The truly vicious thing about the above fact is: the corruption and viciousness of such “social systems” tends to be disguised under all sorts of “aesthetic” window-dressing – which is, in and of itself – harmless.

A really great example of this is: India.

I have a soft-spot for quite a lot of Indian culture: Hindustani  (and to a lesser extent, Carnatic) classical music, various foods (naan, samosas, aloo palak, etc.).

However, I simply cannot blind myself to the pervasive evils which still hobble far too many of that region’s population from achieving what Ayn Rand would have called “full human stature”.

For example: the “caste” system,  and the systematic victimization of those unlucky enough to have been born female:

So, no: IF the only way to secure the recognition of basic human rights for the whole population of the Indian subcontinent (particularly those of lower “caste”, and women) involved “cultural genocide” against so-called “Indian culture” – then so be it.

Samosas and Sitar music would be an insignificant “price” to pay for the expansion of civilization to an additional 1.311 billion people.

Now, to be fair, I personally don’t think that the “aesthetic” aspects of culture are inextricably linked to stuff like (for example): “structural” misogyny, “demographic” oppression (“Jim Crow” etc.) – but this is exactly what happens far too often:

The innocuous (“aesthetic”) aspects of a given culture are hijacked by the  most reactionary and brutal of “traditonalists”.

I personally believe that this is one reason why there is a tendency for the more idealistic/individualist segments of any given population to sneer at “traditional” aesthetics, when they finally figure out exactly how vicious the “traditional” forms of social-stratification endemic to their particular region genuinely are.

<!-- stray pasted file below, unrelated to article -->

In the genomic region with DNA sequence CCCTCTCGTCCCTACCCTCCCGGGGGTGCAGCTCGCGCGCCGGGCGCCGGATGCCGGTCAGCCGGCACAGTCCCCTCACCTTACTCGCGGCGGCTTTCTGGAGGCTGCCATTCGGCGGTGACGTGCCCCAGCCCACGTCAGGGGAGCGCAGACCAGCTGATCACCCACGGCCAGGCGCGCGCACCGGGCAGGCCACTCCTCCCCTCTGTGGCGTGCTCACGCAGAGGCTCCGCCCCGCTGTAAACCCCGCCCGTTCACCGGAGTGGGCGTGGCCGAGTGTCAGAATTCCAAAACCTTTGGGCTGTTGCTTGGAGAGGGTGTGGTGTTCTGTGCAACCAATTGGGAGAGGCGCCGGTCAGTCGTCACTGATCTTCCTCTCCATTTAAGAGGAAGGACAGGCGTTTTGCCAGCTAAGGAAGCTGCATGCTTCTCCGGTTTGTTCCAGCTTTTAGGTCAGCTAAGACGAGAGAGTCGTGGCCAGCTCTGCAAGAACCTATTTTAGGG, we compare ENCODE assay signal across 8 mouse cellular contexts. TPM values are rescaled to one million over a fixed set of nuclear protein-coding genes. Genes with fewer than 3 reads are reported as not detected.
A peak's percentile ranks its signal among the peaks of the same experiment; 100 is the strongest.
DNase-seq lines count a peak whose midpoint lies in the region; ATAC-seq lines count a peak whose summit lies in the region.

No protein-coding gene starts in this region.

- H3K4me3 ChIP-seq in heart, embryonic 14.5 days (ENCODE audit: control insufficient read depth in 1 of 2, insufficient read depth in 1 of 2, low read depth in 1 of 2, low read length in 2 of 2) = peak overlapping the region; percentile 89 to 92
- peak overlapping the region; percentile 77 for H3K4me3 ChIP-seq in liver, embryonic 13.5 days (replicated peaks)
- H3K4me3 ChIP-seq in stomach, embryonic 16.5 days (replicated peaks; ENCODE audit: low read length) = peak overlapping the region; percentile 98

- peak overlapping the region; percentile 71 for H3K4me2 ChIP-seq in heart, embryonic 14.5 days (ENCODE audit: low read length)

The (seeming) irony here is: the embrace of those aesthetic tidbits by individuals fortunate enough to be in a situation where such “social” stratification has been (at least comparatively) de-fanged:

Now, the salient fact to understand about the “Burquini” and all such “neo-traditionalist” aesthetic gimmicks is: it is unlikely that (putatively “muslim”) women failing to comply with “modesty” bullshit in Australia will be  STONED TO DEATH or BEHEADED, for doing so – in Australia, where this stupid thing was initially designed.

Australian “Musilm” women are “Permitted” to learn to read – and even create businesses based on pandering to their specific “culture’s” silliest taboos.

I submit that individuals such as Aheda Zanetti “free ride” on the fact that the West does (somewhat) better than the rest of the world, in terms of at least paying lip-service to individualism and human rights.

This leads to a weirdly “Hipster”-ish sort of “traditionalism”, where “traditional” aesthetics (which have been suitably “de-fanged”) are used as a form of “dress-up”, akin to (say) renaissance fairs, or LARP (Live-aciton role-playing).